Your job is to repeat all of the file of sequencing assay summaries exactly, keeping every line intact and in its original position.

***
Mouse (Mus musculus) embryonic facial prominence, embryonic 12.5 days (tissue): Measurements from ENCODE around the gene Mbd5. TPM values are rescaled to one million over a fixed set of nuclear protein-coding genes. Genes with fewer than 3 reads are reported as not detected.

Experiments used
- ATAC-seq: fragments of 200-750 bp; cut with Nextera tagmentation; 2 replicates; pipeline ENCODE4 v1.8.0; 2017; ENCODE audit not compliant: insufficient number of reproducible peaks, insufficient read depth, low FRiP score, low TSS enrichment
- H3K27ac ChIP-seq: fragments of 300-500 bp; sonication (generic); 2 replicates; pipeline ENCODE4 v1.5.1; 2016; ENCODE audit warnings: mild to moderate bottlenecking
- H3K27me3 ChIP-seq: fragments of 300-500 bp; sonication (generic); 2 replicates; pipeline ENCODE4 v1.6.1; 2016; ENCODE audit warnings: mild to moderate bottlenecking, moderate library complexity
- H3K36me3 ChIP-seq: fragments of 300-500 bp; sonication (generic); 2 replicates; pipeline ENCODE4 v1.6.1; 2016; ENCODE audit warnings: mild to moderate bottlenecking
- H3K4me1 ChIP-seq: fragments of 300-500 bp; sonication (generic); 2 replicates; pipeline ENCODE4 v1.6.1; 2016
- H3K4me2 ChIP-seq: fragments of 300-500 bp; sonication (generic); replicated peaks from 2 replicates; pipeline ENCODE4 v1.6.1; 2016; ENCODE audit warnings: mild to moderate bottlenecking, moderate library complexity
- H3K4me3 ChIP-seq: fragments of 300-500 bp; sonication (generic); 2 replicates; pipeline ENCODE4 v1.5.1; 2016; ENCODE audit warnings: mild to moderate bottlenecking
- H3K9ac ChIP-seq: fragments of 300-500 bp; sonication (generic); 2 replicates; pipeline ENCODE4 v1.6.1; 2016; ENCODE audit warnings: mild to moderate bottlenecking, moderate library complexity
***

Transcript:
Mouse (Mus musculus) embryonic facial prominence, embryonic 12.5 days (tissue): Measurements from ENCODE around the gene Mbd5. TPM values are rescaled to one million over a fixed set of nuclear protein-coding genes. Genes with fewer than 3 reads are reported as not detected.

Experiments used
- ATAC-seq: fragments of 200-750 bp; cut with Nextera tagmentation; 2 replicates; pipeline ENCODE4 v1.8.0; 2017; ENCODE audit not compliant: insufficient number of reproducible peaks, insufficient read depth, low FRiP score, low TSS enrichment
- H3K27ac ChIP-seq: fragments of 300-500 bp; sonication (generic); 2 replicates; pipeline ENCODE4 v1.5.1; 2016; ENCODE audit warnings: mild to moderate bottlenecking
- H3K27me3 ChIP-seq: fragments of 300-500 bp; sonication (generic); 2 replicates; pipeline ENCODE4 v1.6.1; 2016; ENCODE audit warnings: mild to moderate bottlenecking, moderate library complexity
- H3K36me3 ChIP-seq: fragments of 300-500 bp; sonication (generic); 2 replicates; pipeline ENCODE4 v1.6.1; 2016; ENCODE audit warnings: mild to moderate bottlenecking
- H3K4me1 ChIP-seq: fragments of 300-500 bp; sonication (generic); 2 replicates; pipeline ENCODE4 v1.6.1; 2016
- H3K4me2 ChIP-seq: fragments of 300-500 bp; sonication (generic); replicated peaks from 2 replicates; pipeline ENCODE4 v1.6.1; 2016; ENCODE audit warnings: mild to moderate bottlenecking, moderate library complexity
- H3K4me3 ChIP-seq: fragments of 300-500 bp; sonication (generic); 2 replicates; pipeline ENCODE4 v1.5.1; 2016; ENCODE audit warnings: mild to moderate bottlenecking
- H3K9ac ChIP-seq: fragments of 300-500 bp; sonication (generic); 2 replicates; pipeline ENCODE4 v1.6.1; 2016; ENCODE audit warnings: mild to moderate bottlenecking, moderate library complexity